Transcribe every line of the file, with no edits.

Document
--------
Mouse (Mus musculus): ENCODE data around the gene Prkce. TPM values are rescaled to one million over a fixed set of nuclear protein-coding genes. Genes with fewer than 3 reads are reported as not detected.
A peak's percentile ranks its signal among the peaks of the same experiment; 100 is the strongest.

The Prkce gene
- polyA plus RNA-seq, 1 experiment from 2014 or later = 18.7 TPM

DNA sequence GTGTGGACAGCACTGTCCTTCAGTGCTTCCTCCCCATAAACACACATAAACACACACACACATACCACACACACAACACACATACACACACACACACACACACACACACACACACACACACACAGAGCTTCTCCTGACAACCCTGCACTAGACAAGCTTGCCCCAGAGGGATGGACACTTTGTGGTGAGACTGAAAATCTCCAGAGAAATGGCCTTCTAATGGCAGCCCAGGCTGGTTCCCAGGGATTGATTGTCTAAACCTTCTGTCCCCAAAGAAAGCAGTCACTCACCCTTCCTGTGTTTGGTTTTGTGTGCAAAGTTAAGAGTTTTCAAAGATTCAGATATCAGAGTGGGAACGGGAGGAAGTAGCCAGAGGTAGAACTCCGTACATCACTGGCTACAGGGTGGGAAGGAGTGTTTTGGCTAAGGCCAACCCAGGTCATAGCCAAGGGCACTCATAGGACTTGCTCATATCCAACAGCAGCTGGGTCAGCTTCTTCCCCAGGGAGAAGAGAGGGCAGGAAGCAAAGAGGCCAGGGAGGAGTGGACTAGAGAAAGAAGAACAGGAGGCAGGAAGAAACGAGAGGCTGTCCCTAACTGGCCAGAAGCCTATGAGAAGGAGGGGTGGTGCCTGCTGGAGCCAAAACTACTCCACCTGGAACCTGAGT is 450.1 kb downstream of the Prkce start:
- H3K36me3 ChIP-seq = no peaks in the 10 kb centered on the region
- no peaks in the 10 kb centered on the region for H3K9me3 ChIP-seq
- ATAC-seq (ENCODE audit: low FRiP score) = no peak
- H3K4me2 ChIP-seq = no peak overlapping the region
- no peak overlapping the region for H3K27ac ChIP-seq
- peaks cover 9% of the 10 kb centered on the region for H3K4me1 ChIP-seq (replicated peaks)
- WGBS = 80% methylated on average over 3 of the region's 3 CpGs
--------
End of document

Mouse (Mus musculus): ENCODE data around the gene Prkce. TPM values are rescaled to one million over a fixed set of nuclear protein-coding genes. Genes with fewer than 3 reads are reported as not detected.
A peak's percentile ranks its signal among the peaks of the same experiment; 100 is the strongest.

The Prkce gene
- polyA plus RNA-seq, 1 experiment from 2014 or later = 18.7 TPM

DNA sequence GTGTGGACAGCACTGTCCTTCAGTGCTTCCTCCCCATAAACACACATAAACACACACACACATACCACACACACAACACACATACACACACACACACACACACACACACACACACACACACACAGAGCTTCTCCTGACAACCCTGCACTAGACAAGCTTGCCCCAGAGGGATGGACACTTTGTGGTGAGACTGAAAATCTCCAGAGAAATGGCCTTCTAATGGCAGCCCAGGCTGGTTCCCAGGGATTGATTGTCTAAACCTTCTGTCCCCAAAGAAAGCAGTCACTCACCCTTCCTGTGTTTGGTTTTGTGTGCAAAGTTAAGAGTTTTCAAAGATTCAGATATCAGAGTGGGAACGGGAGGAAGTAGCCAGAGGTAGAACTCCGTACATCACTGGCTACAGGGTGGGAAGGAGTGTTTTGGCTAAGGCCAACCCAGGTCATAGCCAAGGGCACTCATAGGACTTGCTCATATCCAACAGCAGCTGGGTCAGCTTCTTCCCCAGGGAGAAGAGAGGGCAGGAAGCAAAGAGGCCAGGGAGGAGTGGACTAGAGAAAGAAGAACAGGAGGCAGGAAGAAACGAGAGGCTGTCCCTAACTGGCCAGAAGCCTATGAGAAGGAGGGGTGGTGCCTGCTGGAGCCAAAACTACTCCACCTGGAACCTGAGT is 450.1 kb downstream of the Prkce start:
- H3K36me3 ChIP-seq = no peaks in the 10 kb centered on the region
- no peaks in the 10 kb centered on the region for H3K9me3 ChIP-seq
- ATAC-seq (ENCODE audit: low FRiP score) = no peak
- H3K4me2 ChIP-seq = no peak overlapping the region
- no peak overlapping the region for H3K27ac ChIP-seq
- peaks cover 9% of the 10 kb centered on the region for H3K4me1 ChIP-seq (replicated peaks)
- WGBS = 80% methylated on average over 3 of the region's 3 CpGs